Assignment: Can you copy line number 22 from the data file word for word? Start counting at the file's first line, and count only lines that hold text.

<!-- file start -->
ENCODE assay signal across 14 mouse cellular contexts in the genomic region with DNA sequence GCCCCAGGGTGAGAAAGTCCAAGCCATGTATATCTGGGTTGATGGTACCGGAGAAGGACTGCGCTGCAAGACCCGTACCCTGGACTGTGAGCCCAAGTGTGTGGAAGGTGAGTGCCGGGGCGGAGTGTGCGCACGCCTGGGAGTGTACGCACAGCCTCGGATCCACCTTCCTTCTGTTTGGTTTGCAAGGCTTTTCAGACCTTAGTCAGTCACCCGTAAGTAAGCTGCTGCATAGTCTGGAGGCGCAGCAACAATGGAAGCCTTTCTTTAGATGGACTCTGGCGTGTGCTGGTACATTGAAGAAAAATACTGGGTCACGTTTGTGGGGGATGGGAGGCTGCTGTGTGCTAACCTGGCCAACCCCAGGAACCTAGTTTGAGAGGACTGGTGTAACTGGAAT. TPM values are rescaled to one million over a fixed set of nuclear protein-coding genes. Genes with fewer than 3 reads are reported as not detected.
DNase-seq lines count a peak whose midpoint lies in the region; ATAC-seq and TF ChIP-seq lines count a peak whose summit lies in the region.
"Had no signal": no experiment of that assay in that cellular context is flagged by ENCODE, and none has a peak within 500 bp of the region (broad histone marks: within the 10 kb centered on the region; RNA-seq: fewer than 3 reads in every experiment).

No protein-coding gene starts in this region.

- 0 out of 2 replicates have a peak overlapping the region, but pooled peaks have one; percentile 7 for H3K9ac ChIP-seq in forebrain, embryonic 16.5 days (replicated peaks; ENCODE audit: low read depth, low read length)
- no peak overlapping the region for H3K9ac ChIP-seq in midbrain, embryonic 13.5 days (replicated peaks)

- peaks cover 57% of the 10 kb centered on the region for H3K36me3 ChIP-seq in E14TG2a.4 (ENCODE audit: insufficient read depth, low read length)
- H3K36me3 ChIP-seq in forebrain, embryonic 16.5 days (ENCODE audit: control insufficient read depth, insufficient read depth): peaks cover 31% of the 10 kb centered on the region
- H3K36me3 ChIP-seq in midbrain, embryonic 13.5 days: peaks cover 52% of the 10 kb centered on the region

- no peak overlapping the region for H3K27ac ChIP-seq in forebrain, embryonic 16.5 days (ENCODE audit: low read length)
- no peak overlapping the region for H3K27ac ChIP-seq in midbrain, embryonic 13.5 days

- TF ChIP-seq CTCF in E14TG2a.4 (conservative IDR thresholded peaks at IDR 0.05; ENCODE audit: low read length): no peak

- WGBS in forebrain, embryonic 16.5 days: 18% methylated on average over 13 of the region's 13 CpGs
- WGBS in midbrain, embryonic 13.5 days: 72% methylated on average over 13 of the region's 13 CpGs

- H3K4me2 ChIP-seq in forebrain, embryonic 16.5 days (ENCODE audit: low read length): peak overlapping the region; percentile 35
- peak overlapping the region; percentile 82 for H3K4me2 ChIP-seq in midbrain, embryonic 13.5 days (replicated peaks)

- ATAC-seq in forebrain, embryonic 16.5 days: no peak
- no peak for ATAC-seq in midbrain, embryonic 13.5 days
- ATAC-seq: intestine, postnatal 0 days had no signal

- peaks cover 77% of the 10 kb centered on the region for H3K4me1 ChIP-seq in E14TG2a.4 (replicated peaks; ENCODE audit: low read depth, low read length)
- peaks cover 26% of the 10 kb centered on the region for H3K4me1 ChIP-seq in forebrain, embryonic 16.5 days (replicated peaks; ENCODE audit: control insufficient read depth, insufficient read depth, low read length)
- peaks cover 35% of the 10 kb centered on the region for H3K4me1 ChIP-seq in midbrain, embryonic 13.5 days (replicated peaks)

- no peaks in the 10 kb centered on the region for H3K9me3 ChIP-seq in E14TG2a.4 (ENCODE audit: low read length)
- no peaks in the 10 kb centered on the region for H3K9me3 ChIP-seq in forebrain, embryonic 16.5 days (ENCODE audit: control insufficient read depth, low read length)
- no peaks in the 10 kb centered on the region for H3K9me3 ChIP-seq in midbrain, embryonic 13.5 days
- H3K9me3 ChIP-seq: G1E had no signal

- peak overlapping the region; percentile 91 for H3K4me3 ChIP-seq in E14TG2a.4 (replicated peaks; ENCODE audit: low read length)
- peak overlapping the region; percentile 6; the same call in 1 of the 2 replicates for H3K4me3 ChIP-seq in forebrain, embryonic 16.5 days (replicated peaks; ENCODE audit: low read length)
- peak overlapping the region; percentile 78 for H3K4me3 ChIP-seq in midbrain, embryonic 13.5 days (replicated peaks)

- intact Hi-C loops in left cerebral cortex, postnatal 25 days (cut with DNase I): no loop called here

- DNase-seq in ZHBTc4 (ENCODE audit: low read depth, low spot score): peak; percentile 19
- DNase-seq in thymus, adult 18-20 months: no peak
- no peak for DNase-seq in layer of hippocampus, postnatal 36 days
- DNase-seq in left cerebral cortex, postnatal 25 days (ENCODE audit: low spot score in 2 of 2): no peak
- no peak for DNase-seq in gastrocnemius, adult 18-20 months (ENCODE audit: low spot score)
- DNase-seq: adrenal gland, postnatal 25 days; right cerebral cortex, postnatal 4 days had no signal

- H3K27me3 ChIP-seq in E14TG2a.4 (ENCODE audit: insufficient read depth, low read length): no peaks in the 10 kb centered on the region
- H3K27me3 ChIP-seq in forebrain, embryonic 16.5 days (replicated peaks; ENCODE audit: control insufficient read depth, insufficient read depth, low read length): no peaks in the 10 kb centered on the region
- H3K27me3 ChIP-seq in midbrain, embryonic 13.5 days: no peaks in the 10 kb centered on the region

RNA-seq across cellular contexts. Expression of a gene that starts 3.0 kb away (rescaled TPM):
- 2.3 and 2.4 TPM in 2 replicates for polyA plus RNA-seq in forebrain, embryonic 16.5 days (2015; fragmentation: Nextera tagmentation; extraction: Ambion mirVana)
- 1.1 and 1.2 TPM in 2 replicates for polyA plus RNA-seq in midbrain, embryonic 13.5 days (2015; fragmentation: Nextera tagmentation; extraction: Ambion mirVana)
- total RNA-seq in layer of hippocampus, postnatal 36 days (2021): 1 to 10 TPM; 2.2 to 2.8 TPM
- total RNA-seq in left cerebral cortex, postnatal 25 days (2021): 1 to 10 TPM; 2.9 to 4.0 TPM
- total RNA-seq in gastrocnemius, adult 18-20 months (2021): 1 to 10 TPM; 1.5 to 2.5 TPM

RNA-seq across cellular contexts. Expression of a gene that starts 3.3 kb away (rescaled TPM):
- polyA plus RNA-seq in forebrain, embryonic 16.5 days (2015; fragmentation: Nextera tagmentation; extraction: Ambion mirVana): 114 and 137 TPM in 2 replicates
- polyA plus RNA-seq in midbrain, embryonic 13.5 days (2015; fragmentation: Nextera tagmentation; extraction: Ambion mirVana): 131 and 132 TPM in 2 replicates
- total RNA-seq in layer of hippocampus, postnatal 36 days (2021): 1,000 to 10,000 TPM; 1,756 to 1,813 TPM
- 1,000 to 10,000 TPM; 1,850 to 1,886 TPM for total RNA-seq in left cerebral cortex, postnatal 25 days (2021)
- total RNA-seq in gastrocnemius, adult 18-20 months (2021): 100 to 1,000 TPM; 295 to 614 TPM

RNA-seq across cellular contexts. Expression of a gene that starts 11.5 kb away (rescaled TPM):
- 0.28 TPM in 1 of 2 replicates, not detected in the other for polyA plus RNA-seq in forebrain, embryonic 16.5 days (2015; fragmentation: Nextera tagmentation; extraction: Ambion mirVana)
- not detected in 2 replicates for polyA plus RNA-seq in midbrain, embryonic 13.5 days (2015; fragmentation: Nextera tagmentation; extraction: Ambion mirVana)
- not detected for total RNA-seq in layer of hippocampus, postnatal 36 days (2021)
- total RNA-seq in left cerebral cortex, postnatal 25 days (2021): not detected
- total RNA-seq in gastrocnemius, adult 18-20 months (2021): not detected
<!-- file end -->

- peaks cover 35% of the 10 kb centered on the region for H3K4me1 ChIP-seq in midbrain, embryonic 13.5 days (replicated peaks)